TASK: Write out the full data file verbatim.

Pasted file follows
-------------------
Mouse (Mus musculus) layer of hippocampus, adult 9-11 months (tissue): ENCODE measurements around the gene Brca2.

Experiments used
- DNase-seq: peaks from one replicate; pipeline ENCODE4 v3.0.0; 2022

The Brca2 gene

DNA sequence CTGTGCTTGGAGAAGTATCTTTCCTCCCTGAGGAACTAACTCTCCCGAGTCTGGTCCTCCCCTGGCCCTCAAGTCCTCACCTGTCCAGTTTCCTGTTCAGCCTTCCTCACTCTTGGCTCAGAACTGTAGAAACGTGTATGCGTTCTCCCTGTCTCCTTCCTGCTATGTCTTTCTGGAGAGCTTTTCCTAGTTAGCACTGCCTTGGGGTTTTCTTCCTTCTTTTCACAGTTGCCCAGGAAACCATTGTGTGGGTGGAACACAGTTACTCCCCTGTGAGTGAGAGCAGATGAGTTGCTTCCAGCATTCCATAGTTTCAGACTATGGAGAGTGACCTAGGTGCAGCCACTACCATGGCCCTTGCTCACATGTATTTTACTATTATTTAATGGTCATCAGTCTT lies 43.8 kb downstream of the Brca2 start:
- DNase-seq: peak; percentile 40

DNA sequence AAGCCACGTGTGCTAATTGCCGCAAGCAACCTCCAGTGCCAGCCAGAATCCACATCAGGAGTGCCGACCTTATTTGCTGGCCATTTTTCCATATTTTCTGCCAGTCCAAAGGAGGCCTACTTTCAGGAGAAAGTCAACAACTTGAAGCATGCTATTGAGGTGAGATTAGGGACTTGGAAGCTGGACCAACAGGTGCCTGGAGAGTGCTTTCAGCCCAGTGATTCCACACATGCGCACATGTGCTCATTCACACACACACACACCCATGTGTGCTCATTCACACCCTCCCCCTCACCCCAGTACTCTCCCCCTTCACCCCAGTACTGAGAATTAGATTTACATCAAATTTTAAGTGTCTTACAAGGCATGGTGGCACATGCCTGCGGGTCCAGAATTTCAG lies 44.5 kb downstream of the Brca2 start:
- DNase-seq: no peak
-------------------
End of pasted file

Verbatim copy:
Mouse (Mus musculus) layer of hippocampus, adult 9-11 months (tissue): ENCODE measurements around the gene Brca2.

Experiments used
- DNase-seq: peaks from one replicate; pipeline ENCODE4 v3.0.0; 2022

The Brca2 gene

DNA sequence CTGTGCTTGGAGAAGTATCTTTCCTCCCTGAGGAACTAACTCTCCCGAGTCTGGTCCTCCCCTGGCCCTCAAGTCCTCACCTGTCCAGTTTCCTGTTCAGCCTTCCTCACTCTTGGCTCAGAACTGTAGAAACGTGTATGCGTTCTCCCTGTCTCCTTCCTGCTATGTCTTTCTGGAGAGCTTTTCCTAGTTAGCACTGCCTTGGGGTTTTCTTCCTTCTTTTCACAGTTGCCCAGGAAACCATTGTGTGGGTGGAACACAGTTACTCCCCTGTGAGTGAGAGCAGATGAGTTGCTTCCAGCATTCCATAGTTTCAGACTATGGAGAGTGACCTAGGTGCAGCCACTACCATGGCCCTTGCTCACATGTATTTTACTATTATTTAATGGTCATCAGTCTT lies 43.8 kb downstream of the Brca2 start:
- DNase-seq: peak; percentile 40

DNA sequence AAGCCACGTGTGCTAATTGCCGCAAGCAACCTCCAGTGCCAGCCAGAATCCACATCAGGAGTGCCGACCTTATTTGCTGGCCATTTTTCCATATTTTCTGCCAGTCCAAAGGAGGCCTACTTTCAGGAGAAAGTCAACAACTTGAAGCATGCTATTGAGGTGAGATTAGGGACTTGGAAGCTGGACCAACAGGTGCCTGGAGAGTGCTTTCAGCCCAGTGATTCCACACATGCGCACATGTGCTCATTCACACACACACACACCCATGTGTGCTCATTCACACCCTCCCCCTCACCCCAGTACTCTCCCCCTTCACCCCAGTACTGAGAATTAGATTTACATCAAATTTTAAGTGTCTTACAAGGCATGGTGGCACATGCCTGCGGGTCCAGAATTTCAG lies 44.5 kb downstream of the Brca2 start:
- DNase-seq: no peak